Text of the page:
Post-Merger Risks

  1. “Wait and See” attitude. When people who are normally confident and assertive take a more tentative, safe stance, it can slow down decisions and customer responsiveness. And although it seems perfectly natural for people to adopt a slower, more cautious approach during times of uncertainty and change, the result can be deadly in terms of business results.

  2. Complexity. Merging more than needs to be merged, at least initially, can over-complicate things. After all, organizations have a lot of moving parts. And it would be easy to put together such an extensive integration “to-do” list that people could be overwhelmed. So the risk is making the combination process harder than it needs to be. Or, working on everything at once, without prioritizing what’s really important now . . . and what can wait.

  3. Failure to promise change. The degree of change may vary from deal to deal, but there will be change. The changes may not be immediately apparent. It may seem like “business as usual” in terms of roles and responsibilities. Then, somewhere down the line, changes begin to be introduced in order to tighten the linkages between the companies. The danger is that when these changes occur, people will cry “foul” because they were not told earlier to expect them.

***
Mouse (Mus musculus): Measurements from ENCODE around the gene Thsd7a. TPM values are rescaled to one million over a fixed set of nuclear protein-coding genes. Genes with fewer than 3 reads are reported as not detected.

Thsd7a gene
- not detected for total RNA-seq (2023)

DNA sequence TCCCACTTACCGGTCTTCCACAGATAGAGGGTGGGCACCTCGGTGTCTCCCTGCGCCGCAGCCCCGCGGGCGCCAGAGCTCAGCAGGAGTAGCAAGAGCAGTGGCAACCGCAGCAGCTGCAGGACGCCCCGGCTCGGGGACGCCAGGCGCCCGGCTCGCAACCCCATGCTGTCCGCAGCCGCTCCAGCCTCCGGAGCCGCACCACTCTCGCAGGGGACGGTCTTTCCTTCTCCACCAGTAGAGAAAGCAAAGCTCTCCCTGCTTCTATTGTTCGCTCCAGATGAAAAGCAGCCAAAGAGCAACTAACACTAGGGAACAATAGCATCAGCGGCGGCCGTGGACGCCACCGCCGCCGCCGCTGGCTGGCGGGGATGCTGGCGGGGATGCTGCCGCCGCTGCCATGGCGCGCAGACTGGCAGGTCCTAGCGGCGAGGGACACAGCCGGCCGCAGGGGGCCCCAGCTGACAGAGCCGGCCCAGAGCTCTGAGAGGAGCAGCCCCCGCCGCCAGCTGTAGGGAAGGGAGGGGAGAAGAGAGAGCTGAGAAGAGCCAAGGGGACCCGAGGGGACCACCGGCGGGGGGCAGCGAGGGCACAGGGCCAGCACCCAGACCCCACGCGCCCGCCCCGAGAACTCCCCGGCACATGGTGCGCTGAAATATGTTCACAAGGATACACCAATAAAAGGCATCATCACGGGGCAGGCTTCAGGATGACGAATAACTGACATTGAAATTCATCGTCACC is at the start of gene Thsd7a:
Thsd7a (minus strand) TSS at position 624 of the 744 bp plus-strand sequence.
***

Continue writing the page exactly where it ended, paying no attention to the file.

4. Integrating to serve the organization instead of integrating to serve customers. This happens whenever internal needs drive integration planning, without respect for the impact on customers. As a result, organizations can waste hundreds of man-hours discussing issues like organizational structure and technology . . . without considering how the final result might impact business results. So, the proper order is: #1: Business Strategy, #2: Impact on Customers/Revenue/Growth, #3: Go to Market Strategy, and then, and only then, #4: Integration Planning to support these business fundamentals.

  5. Slow execution. Once you’ve clarified the combined business strategy, assessed the impact on growth, and put together a plan for how the combined business will go to market, then you should put the pedal to the metal and execute your integration plan. People need to see crisp, decisive action, clear direction, and results that demonstrate that the deal can truly create value.

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